Date of Award

2014

Degree Type

Report

Degree Name

Master of Science (MS)

Department

Psychology

First Advisor

Courtenay A. Barrett

Abstract

Students with specific learning disabilities (SLDs) currently make up approximately 40% of students receiving special education. The definition of SLD has not changed since the original special education law was implemented in 1975. Even with the recent changes to special education law in 2004, the definition stayed the same. Some professionals believe this lack of change reveals consistency while other scholars believe this lack of change reveals a lack of knowledge about what SLDs really are. The definition of SLD gives little insight regarding the etiology of the disorder. There are three prominent theories regarding the cause of SLDs: (a) environmental theory, (b) biological theory, and (c) interactional theory. Because these theories are oriented to different perspectives they also align with different methods of identification. IDEA (2004) outlines three SLD identification procedures: (a) the IQ-Achievement discrepancy method, (b) the response-to-intervention method, and (c) alternative research based procedures (PSW). School psychologists are one member of a multidisciplinary team aimed toward identifying children with disabilities, including SLDs, and providing remediation to them. School psychologists are estimated to spend nearly half their time in special education decision making and thus a large portion of their time is spent identifying students in need of special education services. Therefore, it is important to understand school psychologists’ perspectives regarding the SLD construct and identification. Current research is scant regarding school psychologists’ beliefs about the cause of SLDs and how these beliefs impact practice, including identification and job satisfaction. This article first addresses the construct and definition of SLD, followed by literature surrounding SLD identification and the school psychologist’s role in SLD identification. Finally, the conclusion of this article addresses future research regarding SLDs and possible research directions regarding the topics addressed in this article.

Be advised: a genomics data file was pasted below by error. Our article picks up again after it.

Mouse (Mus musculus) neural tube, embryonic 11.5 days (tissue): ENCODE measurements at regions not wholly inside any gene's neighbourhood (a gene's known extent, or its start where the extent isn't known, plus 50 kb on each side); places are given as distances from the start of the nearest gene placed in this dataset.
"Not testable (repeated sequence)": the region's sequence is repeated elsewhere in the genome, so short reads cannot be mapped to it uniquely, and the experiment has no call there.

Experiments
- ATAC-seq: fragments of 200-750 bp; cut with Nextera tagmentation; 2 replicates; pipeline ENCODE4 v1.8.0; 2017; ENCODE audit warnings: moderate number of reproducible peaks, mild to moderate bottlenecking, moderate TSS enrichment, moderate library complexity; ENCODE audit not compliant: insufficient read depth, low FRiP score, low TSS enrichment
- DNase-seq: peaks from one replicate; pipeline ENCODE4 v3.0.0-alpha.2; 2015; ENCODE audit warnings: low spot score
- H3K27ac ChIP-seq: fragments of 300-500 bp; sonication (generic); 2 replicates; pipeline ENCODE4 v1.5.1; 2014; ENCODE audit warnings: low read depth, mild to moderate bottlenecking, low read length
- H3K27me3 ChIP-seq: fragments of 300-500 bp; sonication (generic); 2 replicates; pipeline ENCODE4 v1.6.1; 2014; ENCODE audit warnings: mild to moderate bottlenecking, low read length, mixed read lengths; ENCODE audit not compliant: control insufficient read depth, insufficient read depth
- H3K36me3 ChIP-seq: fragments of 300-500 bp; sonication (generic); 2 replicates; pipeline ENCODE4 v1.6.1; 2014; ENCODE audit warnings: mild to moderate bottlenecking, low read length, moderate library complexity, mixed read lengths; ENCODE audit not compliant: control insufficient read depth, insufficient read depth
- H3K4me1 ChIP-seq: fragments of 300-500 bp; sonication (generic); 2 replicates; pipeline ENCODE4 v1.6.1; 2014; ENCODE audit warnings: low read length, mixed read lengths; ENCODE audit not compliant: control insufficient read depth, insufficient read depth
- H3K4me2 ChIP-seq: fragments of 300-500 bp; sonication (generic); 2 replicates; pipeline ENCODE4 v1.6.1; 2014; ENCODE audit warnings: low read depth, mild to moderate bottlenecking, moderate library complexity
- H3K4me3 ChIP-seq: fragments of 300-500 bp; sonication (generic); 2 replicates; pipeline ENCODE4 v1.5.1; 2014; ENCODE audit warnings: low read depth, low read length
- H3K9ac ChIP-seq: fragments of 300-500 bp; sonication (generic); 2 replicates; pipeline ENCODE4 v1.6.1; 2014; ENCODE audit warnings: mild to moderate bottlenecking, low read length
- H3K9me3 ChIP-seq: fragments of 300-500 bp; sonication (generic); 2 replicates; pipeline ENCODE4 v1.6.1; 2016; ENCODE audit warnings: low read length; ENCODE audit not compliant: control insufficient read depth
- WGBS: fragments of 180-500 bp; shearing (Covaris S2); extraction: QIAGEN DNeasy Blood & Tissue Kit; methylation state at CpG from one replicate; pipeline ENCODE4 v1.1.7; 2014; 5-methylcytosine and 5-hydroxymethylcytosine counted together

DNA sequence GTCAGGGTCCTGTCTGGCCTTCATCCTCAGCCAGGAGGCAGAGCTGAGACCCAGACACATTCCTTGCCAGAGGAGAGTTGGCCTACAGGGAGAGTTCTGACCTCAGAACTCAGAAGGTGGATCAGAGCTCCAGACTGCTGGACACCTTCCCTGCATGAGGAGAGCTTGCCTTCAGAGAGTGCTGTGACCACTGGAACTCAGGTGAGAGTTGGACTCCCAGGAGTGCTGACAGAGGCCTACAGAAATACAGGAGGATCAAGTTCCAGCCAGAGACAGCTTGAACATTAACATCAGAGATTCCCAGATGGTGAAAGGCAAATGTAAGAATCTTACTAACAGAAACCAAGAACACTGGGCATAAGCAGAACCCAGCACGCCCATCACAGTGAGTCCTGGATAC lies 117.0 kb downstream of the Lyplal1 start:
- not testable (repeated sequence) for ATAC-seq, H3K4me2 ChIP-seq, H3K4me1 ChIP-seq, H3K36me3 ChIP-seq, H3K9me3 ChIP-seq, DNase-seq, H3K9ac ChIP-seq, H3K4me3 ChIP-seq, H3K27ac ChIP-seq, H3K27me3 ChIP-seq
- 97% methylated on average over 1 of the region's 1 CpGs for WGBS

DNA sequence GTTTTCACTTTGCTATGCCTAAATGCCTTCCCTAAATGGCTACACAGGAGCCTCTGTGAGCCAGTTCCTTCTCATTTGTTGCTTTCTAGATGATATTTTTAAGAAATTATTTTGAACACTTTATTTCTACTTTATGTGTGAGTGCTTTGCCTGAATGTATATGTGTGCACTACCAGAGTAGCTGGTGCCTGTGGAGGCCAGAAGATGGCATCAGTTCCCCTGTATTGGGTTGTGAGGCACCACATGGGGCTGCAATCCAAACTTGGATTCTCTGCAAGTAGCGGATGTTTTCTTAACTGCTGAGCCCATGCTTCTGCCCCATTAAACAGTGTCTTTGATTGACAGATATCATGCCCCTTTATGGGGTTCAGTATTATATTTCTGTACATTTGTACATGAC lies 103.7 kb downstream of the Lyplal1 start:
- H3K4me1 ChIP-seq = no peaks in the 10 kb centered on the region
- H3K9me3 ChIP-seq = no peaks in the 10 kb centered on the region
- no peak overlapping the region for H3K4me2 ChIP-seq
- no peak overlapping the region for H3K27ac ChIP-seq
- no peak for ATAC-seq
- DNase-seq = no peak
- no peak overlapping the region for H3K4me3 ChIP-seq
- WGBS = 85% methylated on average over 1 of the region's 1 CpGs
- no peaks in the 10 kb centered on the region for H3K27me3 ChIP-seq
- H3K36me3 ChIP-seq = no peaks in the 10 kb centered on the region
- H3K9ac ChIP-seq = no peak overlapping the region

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Psychology Commons

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